factual basis for the assertions that West Valley
Defendants' counsel knew they did not intend to call any
additional witness after Mr. Morris's
redirect/cross-examination and cut off Mr. Morris's
redirect/cross-examination to prevent Ms. Bird's counsel
from impeaching Mr. Morris. Ms. Bird's counsel's
arguments make objective statements of fact without factual
basis and are thus improper since they attribute improper
motivations and conduct to West Valley Defendants'
counsel without any factual support.
Ms. Bird distorts the events that occurred with respect to
time limits imposed in this case. From the outset of this
case, both sides maintained that they needed four days for
trial. (Stip. Attorneys' Planning Meeting Report 5, ECF
No. 15.) The Court relied on these representations in
scheduling the trial. (Scheduling Order 4, ECF No. 18
(setting four-day trial); Scheduling Order from Hr'g 2,
ECF No. 58(setting four-day trial); Scheduling Order, ECF No.
72 (setting four-day trial); Am. Scheduling Order, ECF No. 77
(setting four-day trial).) The Court's Trial Order
indicated that trial would run from 8:30 a.m. to 2:30 p.m.
each day, from March 12 to March 15, 2018. (Am. Trial Order
1, 5, ECF No. 82.) At the final pretrial conference, Ms.
Bird's counsel raised for the first time extending either
the length of each trial day beyond 2:30 p.m. or extending
trial into Friday, March 16. At that time, the Court kept the
trial set at four days but left open the possibility to
extend the trial days past 2:30 p.m. The Court indicated that
it would later assess the need to extend the hours for trial
but instructed the parties to make every effort narrow their
cases, to exchange realistic estimates of time for each
witness, and to contact the Court if they needed additional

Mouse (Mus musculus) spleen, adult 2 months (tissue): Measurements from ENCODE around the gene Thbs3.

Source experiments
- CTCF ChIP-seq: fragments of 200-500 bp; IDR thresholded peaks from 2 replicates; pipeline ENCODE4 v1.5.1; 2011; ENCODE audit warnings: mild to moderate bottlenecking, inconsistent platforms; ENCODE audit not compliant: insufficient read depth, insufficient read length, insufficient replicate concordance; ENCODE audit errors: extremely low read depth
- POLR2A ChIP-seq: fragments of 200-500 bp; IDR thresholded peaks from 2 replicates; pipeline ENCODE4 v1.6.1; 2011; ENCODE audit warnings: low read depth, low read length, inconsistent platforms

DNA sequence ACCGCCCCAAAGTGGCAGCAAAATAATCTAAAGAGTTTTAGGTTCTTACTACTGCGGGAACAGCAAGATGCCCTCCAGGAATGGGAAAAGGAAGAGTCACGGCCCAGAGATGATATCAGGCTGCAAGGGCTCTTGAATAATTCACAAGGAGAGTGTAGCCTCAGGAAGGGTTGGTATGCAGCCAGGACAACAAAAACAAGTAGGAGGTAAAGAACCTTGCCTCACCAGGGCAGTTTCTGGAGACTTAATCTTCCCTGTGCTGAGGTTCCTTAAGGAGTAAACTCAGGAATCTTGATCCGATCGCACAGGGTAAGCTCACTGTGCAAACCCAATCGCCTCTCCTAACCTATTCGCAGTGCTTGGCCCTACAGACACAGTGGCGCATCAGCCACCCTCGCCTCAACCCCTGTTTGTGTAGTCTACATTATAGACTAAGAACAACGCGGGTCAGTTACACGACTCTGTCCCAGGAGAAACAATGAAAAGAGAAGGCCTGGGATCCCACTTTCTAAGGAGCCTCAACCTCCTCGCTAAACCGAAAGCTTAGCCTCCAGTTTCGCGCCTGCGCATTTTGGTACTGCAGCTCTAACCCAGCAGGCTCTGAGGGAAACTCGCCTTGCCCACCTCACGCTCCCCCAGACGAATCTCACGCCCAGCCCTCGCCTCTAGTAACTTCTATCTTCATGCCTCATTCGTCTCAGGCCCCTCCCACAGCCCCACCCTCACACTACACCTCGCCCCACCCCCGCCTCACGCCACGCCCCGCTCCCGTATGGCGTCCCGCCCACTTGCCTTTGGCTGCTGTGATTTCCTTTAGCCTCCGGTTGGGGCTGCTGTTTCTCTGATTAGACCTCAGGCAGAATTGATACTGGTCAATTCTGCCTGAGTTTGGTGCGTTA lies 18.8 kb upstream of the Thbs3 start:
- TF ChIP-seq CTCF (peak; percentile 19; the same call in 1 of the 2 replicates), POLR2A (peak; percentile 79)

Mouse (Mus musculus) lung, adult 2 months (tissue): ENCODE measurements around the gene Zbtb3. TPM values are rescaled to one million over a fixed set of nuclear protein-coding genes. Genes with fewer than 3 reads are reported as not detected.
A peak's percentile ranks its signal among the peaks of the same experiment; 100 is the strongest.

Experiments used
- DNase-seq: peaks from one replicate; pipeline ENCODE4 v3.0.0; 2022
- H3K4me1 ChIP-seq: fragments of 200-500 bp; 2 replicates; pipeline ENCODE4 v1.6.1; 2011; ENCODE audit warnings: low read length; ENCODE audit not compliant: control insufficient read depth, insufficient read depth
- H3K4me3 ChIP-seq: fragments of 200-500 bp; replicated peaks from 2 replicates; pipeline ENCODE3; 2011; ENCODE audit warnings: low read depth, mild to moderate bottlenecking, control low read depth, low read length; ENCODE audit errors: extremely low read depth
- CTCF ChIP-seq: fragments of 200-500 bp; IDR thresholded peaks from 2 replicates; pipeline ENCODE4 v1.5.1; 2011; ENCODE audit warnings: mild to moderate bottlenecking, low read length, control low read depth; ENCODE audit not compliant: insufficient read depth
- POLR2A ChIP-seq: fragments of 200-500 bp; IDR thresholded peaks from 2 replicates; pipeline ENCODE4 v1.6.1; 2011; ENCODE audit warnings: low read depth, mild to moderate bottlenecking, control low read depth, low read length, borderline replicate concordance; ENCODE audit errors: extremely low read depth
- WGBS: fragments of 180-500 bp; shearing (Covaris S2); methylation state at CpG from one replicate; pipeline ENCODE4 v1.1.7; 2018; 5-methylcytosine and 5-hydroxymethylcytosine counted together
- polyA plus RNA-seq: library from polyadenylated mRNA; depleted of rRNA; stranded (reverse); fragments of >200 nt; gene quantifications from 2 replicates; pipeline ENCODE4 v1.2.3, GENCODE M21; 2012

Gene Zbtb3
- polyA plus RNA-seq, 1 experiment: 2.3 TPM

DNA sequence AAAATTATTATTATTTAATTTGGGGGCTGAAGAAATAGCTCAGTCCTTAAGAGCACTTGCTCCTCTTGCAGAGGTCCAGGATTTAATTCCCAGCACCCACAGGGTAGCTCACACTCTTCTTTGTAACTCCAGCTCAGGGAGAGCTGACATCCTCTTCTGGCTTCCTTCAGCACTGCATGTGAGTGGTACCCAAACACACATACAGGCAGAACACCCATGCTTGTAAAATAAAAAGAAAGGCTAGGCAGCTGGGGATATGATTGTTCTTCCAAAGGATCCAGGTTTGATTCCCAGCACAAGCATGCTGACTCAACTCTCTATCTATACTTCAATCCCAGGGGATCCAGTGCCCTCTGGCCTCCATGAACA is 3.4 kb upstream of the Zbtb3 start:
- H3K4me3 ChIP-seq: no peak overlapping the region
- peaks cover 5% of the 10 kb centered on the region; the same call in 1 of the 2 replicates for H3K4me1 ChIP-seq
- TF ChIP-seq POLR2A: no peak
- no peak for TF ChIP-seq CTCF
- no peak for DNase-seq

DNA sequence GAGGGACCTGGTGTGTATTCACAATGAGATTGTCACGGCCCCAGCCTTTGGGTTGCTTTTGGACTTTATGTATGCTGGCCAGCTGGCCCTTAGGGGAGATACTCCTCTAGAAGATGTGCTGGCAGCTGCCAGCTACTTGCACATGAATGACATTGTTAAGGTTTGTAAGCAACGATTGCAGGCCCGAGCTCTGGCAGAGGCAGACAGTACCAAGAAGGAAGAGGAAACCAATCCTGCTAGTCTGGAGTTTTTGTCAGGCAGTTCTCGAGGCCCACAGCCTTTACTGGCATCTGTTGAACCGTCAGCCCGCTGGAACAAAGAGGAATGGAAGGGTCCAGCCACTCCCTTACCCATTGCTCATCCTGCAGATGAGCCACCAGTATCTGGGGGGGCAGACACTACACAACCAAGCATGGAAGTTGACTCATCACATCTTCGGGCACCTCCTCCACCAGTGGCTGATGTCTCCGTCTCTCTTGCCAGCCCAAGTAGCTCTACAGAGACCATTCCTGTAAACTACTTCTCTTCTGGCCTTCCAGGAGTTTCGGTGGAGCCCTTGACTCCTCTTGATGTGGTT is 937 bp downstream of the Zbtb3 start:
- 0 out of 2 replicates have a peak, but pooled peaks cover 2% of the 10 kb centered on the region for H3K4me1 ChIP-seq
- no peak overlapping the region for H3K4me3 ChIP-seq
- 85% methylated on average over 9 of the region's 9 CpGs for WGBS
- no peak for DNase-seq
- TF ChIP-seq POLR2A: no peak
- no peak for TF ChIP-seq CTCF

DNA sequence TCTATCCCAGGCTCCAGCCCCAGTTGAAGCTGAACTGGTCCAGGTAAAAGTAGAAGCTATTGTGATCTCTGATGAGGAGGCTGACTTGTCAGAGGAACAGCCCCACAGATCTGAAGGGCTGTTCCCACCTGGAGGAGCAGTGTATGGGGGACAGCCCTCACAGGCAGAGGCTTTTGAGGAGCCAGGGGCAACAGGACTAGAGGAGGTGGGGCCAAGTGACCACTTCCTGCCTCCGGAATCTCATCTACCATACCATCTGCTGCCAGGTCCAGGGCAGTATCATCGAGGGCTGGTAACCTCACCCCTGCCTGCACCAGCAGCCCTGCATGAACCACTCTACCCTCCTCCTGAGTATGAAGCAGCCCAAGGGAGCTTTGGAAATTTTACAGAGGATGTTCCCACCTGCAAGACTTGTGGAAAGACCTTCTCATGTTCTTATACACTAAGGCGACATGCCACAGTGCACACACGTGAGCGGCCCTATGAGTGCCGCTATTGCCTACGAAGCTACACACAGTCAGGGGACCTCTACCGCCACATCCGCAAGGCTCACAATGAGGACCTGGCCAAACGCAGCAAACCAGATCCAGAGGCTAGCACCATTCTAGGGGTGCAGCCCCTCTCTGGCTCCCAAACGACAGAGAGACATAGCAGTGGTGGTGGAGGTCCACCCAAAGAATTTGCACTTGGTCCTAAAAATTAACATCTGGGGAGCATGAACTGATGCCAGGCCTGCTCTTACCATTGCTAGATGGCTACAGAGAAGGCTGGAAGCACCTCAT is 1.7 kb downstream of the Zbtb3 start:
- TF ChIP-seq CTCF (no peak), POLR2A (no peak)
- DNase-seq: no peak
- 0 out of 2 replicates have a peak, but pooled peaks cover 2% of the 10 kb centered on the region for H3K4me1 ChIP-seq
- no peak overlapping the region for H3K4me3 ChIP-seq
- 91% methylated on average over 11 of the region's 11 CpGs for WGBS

to trial commencing, the parties contacted the Court via
e-mail and indicated that after conferring, they agreed to
extend trial days to 4:00 p.m. (3/6/18 Preston E-mail,
attached as Appendix (“App.”) 1.) Despite this
extension of trial days, on the second day of trial, West
Valley Defendants' counsel expressed concerns about the
amount of time Ms. Bird's counsel was taking and the time
that would remain to present their case. (3/13/18 Trial Tr.
22:5-22:15, attached as App. 3.) The Court instructed the parties
to make every effort to tighten up their examinations so that
they could complete as much of the trial as possible the next
day. (Id. at 21:12-25:15.)
through the third day of trial, the Court indicated its
concern with timing and West Valley Defendants' ability
to present their case. Ultimately, the Court divided the
remaining eight hours of trial time between the parties,
allocating three of the remaining hours to Ms. Bird's
counsel and the other five to the West Valley Defendants.
(3/14/18 Trial Tr. 3:8-6:22, attached as App. 4). By the end
of the third day of trial, Ms. Bird's counsel had only
thirty-eight minutes left to present the remainder of her
case. (Id. at 62:6-17.) The next morning Ms.
Bird's counsel asked for an additional half hour and for
the Court to extend the trial into Friday. (3/15/18 Trial Tr.
3:6-11:8, attached as App. 5.) She indicated that the Court
could inform the jury that it was “[her] fault”
that trial would continue an extra day. (Id.) The
Court ultimately extended trial into Friday and allowed Ms.
Bird an additional half hour, on top of the remaining
thirty-eight minutes, to complete her case. (Id.)
Again, Ms. Bird's counsel used up all her time, leaving
no additional time for her redirect/cross-examination of
Layne Morris. (Id. at 59:17-61:1.) Nevertheless, the
Court gave Ms. Bird's counsel an additional half hour for
the cross examination. (Id.) This extension occurred
following a discussion at the bench. (Id.) During
this discussion, West Valley Defendants' counsel
indicated he had three witnesses to call. (Id. at
60:25-61:4.) Once Ms. Bird's counsel again went over the
time limit, West Valley Defendants' counsel objected.
(Id. at 62:6-63:11.) Nonetheless, the Court allowed
Ms. Bird's attorney to ask an additional question.
(Id.) Following Ms. Bird's counsel's
questioning, West Valley Defendants' counsel conducted a
short redirect examination. (Id. at 63:20-64:21.)
Ms. Bird rested, West Valley Defendants' counsel then
made a motion for judgment as a matter of law, which he
argued briefly. (3/15/18 Trial Tr. 64:24-69:15, App. 5.)
After a minimal recess, West Valley Defendants' counsel
returned and informed the Court that after discussing things